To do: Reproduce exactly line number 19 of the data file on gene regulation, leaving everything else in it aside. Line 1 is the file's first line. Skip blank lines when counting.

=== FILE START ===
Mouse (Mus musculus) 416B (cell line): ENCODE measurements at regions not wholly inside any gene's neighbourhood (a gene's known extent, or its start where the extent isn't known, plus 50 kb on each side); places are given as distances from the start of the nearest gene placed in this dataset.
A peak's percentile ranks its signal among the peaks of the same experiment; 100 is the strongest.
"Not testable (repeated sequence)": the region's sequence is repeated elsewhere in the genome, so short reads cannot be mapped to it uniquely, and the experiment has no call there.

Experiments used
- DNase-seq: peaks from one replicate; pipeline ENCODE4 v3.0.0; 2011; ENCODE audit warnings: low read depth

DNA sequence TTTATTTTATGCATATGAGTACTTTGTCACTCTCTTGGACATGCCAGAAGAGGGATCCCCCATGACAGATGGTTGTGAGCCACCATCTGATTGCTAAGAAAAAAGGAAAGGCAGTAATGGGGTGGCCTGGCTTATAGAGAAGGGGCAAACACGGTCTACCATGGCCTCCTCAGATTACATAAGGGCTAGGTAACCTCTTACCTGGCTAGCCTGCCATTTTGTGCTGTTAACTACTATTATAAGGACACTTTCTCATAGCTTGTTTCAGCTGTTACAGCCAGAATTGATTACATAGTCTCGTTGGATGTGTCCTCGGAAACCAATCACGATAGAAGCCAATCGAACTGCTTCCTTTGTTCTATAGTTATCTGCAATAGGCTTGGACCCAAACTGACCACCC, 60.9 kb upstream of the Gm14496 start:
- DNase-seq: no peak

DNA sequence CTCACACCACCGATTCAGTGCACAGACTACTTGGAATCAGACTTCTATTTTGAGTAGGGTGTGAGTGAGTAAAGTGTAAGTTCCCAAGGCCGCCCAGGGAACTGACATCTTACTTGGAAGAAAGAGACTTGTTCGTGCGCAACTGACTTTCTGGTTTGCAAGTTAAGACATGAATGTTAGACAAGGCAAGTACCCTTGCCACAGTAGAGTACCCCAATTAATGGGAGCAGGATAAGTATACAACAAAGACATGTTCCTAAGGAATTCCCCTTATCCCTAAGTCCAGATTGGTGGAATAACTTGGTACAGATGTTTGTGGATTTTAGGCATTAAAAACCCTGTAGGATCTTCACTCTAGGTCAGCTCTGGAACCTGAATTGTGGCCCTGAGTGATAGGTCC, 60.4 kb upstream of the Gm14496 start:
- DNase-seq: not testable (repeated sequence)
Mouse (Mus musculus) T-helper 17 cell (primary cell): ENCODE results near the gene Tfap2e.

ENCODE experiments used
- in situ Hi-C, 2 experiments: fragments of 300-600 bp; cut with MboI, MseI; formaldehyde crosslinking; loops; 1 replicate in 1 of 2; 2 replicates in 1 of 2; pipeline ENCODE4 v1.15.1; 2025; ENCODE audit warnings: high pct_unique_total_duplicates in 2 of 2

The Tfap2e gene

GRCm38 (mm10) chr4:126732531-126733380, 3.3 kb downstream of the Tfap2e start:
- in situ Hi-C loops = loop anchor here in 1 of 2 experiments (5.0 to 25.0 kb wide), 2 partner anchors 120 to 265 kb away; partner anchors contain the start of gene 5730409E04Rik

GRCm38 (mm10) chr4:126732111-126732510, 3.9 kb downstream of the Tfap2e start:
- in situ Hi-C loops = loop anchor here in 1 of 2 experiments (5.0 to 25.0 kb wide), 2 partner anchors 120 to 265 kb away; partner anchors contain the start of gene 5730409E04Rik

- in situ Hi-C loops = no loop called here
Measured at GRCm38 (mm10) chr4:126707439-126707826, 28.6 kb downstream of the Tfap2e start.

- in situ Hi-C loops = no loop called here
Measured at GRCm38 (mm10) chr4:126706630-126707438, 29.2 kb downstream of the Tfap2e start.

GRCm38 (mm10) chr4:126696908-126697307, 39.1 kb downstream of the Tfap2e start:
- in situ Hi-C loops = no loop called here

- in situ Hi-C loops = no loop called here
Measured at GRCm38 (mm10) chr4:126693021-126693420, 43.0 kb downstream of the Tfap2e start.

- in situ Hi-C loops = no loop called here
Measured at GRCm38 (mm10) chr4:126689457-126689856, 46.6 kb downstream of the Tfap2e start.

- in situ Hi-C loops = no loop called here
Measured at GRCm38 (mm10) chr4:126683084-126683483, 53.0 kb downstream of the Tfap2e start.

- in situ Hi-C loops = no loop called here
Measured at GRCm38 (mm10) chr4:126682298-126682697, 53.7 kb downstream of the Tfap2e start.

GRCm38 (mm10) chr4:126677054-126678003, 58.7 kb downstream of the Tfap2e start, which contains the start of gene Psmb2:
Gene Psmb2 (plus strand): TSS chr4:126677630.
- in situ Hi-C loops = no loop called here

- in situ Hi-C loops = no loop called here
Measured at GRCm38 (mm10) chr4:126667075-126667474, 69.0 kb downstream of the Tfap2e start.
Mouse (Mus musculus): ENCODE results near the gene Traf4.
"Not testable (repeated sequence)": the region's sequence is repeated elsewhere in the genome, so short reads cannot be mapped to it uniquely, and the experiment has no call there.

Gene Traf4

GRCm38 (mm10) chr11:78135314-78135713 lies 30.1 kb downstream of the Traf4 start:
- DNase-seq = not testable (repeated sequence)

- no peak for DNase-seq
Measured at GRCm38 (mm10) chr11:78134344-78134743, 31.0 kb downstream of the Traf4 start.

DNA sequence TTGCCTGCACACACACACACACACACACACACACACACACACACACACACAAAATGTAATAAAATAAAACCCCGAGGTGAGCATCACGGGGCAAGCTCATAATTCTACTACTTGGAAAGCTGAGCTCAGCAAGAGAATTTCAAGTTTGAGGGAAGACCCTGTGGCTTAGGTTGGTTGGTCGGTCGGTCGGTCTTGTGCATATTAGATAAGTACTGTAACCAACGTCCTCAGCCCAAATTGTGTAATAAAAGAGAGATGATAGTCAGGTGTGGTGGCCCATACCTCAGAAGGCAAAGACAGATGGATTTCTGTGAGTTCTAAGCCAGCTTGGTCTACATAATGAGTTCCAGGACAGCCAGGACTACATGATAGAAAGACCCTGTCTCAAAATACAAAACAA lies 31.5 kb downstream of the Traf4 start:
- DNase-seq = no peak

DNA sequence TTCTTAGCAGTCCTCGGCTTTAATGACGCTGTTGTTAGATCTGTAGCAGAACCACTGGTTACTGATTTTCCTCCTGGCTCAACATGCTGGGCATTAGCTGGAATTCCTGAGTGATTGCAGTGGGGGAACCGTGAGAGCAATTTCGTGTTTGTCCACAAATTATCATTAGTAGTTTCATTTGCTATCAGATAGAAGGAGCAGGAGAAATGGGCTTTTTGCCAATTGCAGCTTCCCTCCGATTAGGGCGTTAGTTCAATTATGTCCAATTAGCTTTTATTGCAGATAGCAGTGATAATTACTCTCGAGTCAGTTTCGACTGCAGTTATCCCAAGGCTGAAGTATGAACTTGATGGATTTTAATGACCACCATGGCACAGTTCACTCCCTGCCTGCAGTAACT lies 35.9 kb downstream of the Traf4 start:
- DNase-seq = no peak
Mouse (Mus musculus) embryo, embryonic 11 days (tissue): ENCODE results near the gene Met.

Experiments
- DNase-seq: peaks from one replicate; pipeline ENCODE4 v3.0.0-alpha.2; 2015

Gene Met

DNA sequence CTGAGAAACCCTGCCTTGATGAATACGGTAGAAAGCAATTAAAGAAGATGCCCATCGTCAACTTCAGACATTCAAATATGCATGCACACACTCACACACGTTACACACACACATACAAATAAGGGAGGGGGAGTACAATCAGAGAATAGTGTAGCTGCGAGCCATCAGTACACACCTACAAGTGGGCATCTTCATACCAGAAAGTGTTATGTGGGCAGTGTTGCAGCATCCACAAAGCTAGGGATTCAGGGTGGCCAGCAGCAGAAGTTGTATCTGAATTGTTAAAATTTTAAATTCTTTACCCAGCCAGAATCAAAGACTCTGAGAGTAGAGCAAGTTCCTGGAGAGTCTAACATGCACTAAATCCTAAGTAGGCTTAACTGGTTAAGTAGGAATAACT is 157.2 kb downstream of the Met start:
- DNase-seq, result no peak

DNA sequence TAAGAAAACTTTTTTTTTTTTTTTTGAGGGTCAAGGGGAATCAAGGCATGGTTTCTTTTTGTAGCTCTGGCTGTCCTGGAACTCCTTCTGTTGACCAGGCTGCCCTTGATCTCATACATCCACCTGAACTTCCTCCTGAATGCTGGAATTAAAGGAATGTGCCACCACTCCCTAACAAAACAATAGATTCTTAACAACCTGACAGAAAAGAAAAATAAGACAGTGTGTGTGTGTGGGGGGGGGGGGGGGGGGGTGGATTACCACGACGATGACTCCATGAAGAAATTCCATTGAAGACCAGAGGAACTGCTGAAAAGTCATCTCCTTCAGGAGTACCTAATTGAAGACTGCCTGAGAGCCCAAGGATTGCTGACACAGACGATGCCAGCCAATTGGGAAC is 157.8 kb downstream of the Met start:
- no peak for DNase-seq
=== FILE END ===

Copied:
Measured at GRCm38 (mm10) chr4:126707439-126707826, 28.6 kb downstream of the Tfap2e start.